NJ whiskey lover transforms basement into swanky speakeasy

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It’s the roaring ’20s – in Jersey.

Two months ago, frustrated whiskey lover Philip Alongi could see that his 800-bottle collection of bourbon, scotch and rye was spilling over. And, with three increasingly curious kids under 5 at home, he knew that he needed to find a safer storage solution for his private stock fast.

Then a snootful of inspiration flashed: his quintessential suburban basement in Westfield, NJ – a “dungeon” studded with laundry accoutrements, cobwebs and an old boxing bag – was the perfect bling tiger.

“I was literally just trying to find a place where I can hide the goods from my three little monsters — something discreet and secure, like a speakeasy,” said Alongi, 41, a news veteran, two-time Emmy Award winner and amateur opera singer, who runs a production TV company. “I figured what better time than now while I’m trapped at home?”

With his wife’s blessing, Alongi rolled up his sleeves and joined the ranks of the nation’s pandemic home improvement hobbyists. He began to design and build a Prohibition-inspired bar in the 22-by-13 room with a “1920s speakeasy feel,” he said.

Relying on photos of his favorite whiskey bars and drawing on his own experiences at dozens of tasting rooms he visited in Scotland, Alongi began to conjure up a space authentic enough to transport any 21st-century hooch hound back to the rat-a-tat-tat old days.

But the all-consuming project was no easy sip. Alongi toiled for three hours every single day over six weeks to realize his dream hideaway.

“I just got obsessed,” he said. “And there’s literally nothing else to do.”

He sourced lumber down on the Jersey Shore, driving home on the parkway with an 8 ½-foot golden cedar slab that he somehow shoved into his minivan. He sanded that piece down 100 times and meticulously scraped the bark to create the live edge of his new bar.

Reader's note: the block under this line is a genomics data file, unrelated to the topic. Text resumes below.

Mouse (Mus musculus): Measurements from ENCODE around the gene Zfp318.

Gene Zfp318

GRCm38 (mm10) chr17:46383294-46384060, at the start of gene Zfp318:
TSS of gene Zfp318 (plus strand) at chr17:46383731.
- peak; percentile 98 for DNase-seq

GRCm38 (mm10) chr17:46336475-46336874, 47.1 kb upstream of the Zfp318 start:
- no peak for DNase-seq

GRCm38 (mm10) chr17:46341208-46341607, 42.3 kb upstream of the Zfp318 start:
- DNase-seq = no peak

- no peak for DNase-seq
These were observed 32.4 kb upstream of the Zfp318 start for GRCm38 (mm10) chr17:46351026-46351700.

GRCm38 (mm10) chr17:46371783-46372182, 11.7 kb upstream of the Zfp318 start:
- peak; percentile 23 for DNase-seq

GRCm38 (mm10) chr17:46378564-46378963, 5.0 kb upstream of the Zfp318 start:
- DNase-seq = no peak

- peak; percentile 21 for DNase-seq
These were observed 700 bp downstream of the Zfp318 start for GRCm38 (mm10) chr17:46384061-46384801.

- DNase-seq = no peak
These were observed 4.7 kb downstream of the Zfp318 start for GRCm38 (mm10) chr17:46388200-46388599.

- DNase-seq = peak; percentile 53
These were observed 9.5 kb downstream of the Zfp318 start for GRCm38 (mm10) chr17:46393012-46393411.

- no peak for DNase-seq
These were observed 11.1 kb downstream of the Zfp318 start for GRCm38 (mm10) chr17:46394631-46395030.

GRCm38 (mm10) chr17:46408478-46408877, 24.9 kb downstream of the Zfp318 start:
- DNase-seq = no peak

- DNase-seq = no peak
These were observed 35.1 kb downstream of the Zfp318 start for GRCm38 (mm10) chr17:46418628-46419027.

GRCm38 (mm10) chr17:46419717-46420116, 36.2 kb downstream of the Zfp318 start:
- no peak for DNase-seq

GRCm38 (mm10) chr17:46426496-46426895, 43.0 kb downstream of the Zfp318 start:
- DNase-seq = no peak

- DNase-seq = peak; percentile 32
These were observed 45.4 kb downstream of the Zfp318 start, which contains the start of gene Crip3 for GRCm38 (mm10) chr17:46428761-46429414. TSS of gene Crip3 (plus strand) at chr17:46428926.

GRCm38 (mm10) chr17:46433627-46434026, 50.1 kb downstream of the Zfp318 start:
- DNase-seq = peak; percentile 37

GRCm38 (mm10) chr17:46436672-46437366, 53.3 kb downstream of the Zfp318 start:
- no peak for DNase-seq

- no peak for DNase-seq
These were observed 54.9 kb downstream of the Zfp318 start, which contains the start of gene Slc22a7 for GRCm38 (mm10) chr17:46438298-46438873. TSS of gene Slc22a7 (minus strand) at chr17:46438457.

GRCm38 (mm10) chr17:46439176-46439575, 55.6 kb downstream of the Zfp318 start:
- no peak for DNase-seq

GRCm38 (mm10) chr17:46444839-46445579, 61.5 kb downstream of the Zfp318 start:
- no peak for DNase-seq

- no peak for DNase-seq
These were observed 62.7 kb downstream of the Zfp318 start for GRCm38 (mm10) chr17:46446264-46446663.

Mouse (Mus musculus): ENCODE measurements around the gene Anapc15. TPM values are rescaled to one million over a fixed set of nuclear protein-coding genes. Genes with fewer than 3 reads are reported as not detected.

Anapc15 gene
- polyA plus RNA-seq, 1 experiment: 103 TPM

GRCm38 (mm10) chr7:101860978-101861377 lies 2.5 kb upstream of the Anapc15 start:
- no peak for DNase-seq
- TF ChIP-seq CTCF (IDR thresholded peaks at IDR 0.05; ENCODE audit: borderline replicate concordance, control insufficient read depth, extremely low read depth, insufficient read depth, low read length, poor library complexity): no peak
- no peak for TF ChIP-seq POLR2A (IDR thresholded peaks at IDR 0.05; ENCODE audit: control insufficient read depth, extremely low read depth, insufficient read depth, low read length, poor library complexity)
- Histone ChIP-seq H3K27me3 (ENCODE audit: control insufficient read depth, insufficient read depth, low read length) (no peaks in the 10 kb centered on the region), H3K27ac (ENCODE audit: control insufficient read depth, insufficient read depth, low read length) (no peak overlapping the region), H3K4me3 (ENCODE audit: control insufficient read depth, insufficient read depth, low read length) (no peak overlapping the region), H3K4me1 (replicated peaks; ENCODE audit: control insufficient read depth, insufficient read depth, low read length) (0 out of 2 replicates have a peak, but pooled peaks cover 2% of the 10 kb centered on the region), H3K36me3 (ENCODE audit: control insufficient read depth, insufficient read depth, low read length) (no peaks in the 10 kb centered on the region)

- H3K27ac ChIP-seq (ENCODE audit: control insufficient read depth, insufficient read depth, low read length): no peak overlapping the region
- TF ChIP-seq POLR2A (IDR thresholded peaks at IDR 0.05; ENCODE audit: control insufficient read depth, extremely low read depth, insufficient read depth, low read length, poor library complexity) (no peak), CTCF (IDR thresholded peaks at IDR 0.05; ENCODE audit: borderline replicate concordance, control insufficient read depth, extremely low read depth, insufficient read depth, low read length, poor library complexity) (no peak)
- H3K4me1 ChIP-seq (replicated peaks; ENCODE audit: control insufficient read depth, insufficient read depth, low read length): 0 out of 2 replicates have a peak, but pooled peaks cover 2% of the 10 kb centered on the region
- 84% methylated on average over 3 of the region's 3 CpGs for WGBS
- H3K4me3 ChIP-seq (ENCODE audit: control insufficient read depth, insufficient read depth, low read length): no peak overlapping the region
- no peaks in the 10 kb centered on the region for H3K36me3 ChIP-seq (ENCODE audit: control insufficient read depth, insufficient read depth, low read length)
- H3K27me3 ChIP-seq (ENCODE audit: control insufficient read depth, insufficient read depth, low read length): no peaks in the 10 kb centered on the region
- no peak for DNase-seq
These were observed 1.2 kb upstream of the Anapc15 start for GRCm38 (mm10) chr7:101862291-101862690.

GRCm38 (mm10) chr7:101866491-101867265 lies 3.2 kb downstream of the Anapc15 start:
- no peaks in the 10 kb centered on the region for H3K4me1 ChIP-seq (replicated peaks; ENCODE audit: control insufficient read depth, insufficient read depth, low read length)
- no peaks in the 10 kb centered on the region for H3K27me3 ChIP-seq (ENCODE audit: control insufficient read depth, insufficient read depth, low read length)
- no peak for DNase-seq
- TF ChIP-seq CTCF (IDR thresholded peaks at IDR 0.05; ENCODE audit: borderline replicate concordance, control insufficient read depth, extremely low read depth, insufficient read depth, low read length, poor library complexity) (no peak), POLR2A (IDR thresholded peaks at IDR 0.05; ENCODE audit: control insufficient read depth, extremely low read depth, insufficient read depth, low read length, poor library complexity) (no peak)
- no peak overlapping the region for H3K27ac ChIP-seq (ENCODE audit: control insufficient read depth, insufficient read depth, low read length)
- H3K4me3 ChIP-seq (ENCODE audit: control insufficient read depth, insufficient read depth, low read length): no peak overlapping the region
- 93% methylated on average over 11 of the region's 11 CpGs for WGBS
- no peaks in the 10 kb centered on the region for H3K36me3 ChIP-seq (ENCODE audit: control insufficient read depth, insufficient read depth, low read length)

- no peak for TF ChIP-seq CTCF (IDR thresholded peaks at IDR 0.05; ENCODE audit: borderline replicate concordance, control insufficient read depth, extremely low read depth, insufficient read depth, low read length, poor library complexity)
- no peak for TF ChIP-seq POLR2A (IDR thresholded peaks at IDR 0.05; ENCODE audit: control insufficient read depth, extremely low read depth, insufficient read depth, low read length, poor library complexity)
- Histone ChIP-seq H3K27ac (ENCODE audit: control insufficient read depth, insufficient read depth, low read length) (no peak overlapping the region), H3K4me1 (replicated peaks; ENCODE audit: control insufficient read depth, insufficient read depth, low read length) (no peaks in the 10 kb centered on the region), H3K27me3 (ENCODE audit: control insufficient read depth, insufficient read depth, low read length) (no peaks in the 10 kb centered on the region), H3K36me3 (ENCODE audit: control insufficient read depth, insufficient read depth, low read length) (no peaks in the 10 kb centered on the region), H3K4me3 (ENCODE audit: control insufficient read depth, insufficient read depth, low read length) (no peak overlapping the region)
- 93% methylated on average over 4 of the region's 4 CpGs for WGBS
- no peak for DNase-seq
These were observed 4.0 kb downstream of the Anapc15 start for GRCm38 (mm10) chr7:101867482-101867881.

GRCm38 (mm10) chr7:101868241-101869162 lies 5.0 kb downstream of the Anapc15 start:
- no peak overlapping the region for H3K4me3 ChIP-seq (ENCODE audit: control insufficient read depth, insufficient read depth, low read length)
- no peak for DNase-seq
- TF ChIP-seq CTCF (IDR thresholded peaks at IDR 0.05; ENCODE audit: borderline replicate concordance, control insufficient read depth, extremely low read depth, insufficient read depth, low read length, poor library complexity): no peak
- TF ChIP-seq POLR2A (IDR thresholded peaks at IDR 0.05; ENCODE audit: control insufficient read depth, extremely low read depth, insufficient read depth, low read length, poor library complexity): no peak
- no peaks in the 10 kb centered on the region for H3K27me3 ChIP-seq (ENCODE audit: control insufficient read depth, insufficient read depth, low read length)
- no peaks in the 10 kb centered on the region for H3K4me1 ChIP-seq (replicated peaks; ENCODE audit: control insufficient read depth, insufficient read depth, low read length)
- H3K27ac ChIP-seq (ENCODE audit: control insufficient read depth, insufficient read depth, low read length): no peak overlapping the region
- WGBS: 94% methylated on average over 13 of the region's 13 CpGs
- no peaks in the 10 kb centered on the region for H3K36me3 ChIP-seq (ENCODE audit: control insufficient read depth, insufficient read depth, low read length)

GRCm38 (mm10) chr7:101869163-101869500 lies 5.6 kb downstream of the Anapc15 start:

Charming touches include a tin ceiling, tufted velvet couches in deep shades, backlit stained glass, framed photos from his last trip to Scotland and a lion’s head door knocker and peep door.

The result: a swanky speakeasy that could easily pass for a fancy members-only club.

“I had to build it, otherwise I wouldn’t be able to experience it,” he said, adding that the project only set him back about $6,000. “This project has been great for both my physical and mental health and is a bright spot in an otherwise bleak time.”

Now, Alongi added that he’s finding all sorts of excuses to spend time downstairs.

“I try to do as many of my Zoom meetings as possible down there,” he said, adding that clients assume it’s a virtual background. “They say, ‘Is that real?’ I got more [Facebook] likes on this than when my kids were born.”  

The project has even inspired him to start a new tradition.

“Every time I open a new bottle, I seal the first two ounces into a lab vial,” he said. “They serve as both a time capsule of whiskies I’ve tried, but also are designed to be opened and shared with my kids when they reach the appropriate age.”

The proud dad pointed out that his 5-year-old daughter is already a little whiskey lover in the making. When the project was completed, she pointed to the racks of bottles and explained to her younger siblings: “These are mine when I grow up.”

“They’ll need the secret password,” he said.

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